(1849–1926) American plant breeder Burbank was brought up on a farm in Lancaster, Massachusetts, and received only an elementary education. He began breeding plants in 1870, when he bought a seven-hectare plot of land. After about a year he had developed the Burbank potato, which was introduced to Ireland to help combat the blight epidemics. By selling the rights to this potato he made $150, which he used to travel to California, where three of his brothers had already settled.
Burbank established a nursery and experimental farm in Santa Rosa, where the climate was especially conducive to fruit and flower breeding – his occupation for the next 50 years. He worked by making multiple crosses between native and introduced strains, using his remarkable skill to select commercially promising types. These were then grafted onto mature plants to hasten development, so that their value could be rapidly assessed. In this way he produced numerous new cultivated varieties of plums, lilies, and many other ornamentals and fruits.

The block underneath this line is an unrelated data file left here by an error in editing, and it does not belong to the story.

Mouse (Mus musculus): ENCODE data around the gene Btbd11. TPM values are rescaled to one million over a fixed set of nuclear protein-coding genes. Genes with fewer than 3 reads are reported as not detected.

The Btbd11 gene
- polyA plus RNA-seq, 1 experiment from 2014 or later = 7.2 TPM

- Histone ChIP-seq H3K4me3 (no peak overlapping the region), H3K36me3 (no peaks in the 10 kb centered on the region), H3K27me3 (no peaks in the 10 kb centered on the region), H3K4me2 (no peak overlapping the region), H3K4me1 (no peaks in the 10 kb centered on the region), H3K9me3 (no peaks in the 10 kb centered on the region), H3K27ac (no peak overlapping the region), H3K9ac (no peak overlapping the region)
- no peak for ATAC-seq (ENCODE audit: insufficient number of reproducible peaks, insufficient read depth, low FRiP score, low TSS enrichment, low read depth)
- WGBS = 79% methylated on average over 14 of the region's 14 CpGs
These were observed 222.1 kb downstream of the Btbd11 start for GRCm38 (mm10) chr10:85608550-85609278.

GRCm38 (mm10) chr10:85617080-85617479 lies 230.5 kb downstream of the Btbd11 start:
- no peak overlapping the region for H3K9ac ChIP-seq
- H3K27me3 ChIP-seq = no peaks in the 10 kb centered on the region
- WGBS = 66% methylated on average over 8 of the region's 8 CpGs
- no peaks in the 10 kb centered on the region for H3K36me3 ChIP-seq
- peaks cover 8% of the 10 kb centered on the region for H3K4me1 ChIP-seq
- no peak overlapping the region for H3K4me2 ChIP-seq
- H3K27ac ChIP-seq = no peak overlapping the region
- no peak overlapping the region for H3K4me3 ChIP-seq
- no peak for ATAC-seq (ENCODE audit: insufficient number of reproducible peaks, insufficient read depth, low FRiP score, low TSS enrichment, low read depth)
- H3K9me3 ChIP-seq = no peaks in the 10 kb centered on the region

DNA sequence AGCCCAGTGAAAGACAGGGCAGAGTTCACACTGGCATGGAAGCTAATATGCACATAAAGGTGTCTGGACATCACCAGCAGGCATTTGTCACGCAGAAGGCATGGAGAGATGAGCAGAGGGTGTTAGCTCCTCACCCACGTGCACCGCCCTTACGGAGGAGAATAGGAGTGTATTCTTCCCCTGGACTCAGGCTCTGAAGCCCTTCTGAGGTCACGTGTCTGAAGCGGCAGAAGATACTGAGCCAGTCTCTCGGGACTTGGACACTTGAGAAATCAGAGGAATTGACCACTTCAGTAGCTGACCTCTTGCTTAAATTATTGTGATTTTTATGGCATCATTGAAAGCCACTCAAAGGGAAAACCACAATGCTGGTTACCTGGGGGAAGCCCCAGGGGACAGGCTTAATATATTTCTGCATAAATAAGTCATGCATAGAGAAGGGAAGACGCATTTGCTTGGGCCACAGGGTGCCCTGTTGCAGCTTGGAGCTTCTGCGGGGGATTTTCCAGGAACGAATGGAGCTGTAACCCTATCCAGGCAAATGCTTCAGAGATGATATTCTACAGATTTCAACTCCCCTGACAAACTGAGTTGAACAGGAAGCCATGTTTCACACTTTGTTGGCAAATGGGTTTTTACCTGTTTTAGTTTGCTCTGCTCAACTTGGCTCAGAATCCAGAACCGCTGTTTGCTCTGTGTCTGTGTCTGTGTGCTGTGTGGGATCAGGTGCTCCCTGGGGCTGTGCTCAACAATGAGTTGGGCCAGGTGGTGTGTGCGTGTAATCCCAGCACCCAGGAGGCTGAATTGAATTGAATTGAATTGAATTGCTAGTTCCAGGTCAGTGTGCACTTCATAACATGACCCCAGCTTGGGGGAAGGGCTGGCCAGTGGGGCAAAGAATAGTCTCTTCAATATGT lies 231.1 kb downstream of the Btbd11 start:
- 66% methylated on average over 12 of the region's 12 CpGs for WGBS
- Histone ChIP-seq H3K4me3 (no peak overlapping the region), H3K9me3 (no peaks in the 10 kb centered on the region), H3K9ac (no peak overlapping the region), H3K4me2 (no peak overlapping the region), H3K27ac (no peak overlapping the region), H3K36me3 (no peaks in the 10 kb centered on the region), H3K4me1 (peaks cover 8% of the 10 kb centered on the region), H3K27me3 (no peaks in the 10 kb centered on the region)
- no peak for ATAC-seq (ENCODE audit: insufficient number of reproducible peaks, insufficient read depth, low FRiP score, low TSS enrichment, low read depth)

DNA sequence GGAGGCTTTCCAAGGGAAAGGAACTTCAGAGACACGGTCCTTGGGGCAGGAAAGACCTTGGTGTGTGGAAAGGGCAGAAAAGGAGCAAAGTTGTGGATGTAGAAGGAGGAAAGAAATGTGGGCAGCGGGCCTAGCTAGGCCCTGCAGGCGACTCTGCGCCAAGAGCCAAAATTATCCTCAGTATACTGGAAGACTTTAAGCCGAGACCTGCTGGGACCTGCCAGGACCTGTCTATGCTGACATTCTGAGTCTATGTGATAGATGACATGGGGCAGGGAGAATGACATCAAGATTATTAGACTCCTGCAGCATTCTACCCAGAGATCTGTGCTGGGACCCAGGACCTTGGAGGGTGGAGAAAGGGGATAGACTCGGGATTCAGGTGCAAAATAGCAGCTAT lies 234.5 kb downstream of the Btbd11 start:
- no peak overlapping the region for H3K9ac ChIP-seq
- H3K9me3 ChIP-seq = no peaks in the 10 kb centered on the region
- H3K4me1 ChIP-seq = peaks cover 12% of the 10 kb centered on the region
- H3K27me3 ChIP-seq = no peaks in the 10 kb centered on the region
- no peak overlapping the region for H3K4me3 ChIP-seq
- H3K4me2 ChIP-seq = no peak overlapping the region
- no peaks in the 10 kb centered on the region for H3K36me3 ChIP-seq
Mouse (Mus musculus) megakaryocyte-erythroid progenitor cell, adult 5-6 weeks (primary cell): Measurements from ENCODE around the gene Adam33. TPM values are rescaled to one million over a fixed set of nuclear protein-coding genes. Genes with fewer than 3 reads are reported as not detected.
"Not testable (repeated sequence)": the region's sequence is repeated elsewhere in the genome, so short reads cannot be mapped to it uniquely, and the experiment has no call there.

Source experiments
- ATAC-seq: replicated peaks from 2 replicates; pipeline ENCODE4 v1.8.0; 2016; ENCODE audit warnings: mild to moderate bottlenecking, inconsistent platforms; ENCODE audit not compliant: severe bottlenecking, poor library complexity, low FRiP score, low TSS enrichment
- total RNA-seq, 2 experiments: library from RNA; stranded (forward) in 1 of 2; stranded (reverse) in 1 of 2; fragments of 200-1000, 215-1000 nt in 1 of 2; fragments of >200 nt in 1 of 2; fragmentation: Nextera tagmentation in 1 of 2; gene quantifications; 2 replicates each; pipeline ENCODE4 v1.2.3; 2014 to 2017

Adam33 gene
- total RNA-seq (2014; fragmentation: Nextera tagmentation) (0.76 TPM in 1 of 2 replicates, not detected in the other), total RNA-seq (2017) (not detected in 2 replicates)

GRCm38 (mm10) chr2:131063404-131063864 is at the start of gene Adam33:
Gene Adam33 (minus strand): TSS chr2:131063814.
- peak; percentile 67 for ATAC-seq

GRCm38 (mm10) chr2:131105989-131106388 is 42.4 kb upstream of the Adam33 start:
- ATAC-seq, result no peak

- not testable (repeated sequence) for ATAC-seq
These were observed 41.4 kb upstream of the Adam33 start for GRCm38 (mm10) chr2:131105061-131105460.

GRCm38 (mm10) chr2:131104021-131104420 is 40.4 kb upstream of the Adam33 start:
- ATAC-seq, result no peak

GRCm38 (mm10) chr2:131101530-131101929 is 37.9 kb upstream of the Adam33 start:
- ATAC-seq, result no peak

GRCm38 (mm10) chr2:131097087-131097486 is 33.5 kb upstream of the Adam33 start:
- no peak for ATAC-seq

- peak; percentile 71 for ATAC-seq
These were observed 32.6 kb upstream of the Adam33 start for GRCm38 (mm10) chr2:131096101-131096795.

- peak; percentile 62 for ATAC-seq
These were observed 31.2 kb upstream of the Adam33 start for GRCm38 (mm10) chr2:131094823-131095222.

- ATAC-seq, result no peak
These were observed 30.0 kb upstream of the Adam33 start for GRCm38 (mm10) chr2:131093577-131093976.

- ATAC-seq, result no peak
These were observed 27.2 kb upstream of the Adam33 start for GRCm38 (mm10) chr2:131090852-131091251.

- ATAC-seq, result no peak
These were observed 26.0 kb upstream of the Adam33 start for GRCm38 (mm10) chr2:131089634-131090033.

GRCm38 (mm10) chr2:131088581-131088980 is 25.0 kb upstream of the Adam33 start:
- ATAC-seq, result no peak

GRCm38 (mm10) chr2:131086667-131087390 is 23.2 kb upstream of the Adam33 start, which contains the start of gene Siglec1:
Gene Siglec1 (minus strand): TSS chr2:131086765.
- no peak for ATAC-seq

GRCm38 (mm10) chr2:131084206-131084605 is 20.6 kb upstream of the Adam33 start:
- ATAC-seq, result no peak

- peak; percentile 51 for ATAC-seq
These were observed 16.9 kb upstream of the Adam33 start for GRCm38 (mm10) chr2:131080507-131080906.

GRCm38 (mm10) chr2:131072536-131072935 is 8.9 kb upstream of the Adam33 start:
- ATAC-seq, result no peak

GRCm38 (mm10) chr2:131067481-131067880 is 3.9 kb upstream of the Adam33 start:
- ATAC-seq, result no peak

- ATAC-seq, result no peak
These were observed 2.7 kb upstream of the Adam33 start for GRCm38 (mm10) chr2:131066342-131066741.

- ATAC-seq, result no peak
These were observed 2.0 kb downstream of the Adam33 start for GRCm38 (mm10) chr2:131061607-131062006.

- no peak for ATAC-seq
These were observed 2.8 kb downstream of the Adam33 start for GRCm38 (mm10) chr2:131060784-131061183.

The works of Charles Darwin, particularly The Variation of Animals and Plants under Domestication, greatly influenced Burbank. However his success in varying plant characters reinforced his belief in the inheritance of acquired characteristics, even though he knew of Gregor Mendel's research.
From A Dictionary of Scientists in Oxford Reference.
Subjects: Science and Mathematics.